The recent thread on stabilizers and levelers ran on to four pages, so rather than take it off in a new direction, I decided to start fresh. First, my '83 Burro
has been structurally modified somewhat... it had a frame-off rebuild with a heavy new floor of 3/4" or 1" plywood coated with a pickup bed liner type material fastened very securely with multiple bolts and screws to the (very well maintained) frame as well as the shell itself. In short, I now have a very rigid unit.
My means of leveling is to use a pair of scissors jacks of suitable size and capacity under the junctions of the rear cross beam and side rails of the frame. I have a tongue jack with a pad as well as one of the swing-down jacks on the side of the tongue and of course the little stabilizers that came as original equipment on the back bumper are still present.
When I spot the trailer at its campsite, I first use the tongue jack and the two scissors jacks to level up side to side and front to rear... three points making a plane. I use a simple little carpenter's level on the back bumper for side to side and on the door threshold for front to rear leveling. Finally, I swing down the tongue side jack and bumper stabilizers to simply firm up the settings I have already established with the "real" jacks, of course leaving the jacks in place. BTW, if the ground is less than solid, I use some 12" x 12" orange plastic pads under the feet of the various jacks as needed.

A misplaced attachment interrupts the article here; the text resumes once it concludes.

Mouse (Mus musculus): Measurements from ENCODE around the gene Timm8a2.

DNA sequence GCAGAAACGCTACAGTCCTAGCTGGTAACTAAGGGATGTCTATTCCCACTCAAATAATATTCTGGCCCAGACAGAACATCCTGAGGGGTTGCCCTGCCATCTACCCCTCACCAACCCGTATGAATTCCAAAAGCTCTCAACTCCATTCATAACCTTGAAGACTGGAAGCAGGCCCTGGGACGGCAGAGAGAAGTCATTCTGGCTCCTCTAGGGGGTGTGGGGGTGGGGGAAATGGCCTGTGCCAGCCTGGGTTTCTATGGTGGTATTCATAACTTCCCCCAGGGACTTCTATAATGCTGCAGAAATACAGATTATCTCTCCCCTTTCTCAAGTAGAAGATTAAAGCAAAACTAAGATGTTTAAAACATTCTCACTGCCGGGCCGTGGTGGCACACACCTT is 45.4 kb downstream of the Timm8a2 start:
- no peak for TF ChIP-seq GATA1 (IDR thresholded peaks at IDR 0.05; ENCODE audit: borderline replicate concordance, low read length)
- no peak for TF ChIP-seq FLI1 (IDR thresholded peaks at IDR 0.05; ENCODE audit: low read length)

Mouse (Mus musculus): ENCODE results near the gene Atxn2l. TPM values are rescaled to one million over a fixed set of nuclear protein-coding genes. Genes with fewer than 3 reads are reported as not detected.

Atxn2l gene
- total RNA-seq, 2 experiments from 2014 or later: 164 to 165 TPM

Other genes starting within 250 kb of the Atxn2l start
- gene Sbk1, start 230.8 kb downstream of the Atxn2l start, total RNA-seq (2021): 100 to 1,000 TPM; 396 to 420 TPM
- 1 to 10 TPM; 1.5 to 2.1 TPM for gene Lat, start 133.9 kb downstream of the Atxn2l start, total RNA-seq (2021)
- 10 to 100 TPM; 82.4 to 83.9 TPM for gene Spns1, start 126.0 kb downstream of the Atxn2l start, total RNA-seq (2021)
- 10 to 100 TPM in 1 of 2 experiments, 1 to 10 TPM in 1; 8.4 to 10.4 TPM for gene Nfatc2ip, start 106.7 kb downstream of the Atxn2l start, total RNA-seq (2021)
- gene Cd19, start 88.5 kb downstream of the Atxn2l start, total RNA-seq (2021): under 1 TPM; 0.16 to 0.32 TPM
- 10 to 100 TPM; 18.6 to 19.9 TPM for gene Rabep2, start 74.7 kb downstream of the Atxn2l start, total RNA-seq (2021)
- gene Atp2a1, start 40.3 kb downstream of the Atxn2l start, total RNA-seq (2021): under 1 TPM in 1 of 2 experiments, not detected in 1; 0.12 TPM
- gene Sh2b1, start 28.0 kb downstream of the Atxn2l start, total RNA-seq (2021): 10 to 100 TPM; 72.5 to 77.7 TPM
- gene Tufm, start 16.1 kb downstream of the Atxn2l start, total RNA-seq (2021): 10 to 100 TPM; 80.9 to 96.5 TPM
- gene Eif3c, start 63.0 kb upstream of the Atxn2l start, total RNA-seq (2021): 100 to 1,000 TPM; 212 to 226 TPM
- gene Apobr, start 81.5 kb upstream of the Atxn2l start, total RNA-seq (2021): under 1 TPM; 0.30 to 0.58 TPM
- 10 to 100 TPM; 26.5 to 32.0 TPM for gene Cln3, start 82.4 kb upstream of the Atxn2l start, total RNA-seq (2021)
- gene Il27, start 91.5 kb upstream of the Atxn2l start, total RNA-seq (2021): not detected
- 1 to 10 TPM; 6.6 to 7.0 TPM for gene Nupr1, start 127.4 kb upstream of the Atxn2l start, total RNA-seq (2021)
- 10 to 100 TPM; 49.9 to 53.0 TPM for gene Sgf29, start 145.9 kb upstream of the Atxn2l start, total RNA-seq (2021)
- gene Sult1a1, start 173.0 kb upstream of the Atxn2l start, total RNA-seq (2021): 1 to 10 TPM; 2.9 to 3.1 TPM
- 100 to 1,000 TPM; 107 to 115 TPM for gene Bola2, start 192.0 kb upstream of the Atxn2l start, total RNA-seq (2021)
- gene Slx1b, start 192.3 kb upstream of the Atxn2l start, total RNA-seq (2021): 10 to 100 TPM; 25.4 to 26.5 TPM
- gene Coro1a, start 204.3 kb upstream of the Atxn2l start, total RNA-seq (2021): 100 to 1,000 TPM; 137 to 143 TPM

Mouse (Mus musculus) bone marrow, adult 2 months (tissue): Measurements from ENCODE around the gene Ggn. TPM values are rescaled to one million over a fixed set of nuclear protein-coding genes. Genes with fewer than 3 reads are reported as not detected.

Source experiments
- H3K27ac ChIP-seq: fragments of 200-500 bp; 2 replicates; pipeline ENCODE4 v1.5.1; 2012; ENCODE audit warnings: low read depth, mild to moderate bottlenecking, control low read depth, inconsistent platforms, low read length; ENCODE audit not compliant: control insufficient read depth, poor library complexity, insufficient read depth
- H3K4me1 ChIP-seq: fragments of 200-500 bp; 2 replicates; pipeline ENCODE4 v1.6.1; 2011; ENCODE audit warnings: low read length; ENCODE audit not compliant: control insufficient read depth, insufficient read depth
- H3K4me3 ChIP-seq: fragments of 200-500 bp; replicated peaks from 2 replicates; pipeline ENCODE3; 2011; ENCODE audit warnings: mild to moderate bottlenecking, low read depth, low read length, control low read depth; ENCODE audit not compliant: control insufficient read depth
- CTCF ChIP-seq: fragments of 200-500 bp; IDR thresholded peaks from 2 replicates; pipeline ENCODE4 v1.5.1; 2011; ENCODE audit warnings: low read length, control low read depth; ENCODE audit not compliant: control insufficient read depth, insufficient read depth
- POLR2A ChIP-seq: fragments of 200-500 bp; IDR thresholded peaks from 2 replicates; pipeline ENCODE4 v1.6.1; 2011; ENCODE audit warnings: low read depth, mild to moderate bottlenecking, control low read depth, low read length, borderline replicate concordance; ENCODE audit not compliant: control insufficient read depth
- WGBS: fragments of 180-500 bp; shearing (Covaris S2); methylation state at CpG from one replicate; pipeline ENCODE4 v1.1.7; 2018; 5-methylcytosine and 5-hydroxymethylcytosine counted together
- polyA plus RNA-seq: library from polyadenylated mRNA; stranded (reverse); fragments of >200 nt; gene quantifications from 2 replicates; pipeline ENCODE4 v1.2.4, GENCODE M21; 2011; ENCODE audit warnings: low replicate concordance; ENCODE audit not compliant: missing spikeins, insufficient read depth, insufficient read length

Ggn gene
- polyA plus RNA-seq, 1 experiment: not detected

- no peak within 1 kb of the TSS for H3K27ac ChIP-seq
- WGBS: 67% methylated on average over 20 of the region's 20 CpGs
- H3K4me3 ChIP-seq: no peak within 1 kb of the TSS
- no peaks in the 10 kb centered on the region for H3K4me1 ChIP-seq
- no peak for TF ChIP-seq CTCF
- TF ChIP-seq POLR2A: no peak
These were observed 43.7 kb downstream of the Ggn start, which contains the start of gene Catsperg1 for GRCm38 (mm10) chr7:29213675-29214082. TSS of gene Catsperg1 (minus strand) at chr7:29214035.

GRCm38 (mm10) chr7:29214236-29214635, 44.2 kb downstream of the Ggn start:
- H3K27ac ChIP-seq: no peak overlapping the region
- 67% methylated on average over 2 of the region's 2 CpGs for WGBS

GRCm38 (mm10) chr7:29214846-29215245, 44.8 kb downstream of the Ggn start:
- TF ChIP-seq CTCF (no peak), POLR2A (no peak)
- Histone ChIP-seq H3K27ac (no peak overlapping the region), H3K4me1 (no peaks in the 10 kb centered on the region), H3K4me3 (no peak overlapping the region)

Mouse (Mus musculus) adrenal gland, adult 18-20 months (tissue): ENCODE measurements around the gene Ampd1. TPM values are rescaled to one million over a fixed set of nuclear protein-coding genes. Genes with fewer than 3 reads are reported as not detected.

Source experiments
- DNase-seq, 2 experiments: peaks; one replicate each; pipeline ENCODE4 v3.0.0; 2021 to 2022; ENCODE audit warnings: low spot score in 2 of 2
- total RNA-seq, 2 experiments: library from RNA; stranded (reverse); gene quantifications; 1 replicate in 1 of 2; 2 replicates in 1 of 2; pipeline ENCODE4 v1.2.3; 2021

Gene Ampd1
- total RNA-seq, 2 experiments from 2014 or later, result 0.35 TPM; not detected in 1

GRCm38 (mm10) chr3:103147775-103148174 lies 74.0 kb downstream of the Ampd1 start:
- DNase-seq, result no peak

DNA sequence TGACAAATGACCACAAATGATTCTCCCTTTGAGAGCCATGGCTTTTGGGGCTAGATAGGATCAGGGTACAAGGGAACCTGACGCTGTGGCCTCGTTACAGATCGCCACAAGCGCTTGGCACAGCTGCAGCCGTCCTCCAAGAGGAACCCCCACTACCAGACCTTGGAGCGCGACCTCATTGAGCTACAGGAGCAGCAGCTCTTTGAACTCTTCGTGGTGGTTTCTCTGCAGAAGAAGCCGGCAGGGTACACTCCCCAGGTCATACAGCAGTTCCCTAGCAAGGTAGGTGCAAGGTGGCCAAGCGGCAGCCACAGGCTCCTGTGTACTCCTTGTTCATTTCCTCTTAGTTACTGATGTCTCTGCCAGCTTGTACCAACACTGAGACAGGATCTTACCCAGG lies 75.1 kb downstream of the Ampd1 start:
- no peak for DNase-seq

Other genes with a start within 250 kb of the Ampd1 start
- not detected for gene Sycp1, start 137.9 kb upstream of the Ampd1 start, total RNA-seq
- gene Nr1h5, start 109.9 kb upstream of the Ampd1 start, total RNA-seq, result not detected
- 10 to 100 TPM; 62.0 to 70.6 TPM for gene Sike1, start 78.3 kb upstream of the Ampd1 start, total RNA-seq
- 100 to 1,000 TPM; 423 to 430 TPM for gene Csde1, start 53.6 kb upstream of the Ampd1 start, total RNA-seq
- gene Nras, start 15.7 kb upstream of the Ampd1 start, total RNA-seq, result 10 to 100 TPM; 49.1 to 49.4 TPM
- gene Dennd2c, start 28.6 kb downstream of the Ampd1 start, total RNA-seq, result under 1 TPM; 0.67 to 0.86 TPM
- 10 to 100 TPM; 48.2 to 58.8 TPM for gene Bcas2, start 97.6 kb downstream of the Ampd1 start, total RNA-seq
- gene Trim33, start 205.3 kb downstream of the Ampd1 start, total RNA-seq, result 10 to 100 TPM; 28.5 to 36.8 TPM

Now, the reason for all of this description is that after reading the thread on Parkliner
stabilizing and leveling, it would appear that I am "supposed" to be supporting my trailer at the tongue and axle
and that using the back corners puts undue stress on my frame, but at this point, that doesn't seem to be the case. Am I missing something here or is my setup with my specific Burro
going to do as well as it seems to me to be doing?